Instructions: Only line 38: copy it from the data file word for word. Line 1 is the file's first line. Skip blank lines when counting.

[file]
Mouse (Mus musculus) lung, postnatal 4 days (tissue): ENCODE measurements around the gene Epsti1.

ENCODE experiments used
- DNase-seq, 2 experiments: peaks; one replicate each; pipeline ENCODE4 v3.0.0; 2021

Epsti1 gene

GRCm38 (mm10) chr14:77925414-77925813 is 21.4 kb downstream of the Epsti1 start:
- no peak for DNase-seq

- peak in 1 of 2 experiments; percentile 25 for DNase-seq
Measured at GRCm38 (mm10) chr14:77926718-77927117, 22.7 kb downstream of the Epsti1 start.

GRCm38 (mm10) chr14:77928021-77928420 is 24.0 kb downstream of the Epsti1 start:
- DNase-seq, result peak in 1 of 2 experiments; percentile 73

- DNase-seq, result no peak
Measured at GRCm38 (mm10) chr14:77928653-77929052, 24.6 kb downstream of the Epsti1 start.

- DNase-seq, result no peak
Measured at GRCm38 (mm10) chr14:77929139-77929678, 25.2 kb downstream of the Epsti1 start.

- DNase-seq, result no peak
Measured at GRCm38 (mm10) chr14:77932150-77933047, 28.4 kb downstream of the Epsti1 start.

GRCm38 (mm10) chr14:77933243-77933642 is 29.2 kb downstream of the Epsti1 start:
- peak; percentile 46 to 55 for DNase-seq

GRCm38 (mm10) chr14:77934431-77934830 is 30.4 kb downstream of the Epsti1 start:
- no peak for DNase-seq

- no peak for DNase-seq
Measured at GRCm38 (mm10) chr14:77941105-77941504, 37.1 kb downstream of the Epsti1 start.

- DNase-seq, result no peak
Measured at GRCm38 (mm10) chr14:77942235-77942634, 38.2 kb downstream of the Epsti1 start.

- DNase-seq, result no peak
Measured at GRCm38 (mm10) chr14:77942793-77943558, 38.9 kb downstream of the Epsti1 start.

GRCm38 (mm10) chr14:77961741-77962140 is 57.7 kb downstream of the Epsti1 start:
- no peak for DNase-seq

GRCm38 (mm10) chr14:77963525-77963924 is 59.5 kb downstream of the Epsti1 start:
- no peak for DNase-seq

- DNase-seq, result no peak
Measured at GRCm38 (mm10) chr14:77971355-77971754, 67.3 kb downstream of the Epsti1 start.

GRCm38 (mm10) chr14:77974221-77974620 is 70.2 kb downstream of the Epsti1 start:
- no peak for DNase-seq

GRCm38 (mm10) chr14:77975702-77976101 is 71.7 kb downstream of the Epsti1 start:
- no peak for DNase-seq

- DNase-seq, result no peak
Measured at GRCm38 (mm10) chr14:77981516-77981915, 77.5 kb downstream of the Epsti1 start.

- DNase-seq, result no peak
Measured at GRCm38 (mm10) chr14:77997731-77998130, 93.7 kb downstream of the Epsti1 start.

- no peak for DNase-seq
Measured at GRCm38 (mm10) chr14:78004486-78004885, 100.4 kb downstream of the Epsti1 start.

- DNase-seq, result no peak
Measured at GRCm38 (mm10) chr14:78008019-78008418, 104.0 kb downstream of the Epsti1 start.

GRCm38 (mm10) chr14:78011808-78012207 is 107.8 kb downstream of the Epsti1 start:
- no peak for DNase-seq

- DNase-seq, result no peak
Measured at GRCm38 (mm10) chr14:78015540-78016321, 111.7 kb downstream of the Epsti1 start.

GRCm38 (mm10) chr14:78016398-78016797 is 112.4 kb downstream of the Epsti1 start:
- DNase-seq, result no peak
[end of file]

Measured at GRCm38 (mm10) chr14:77981516-77981915, 77.5 kb downstream of the Epsti1 start.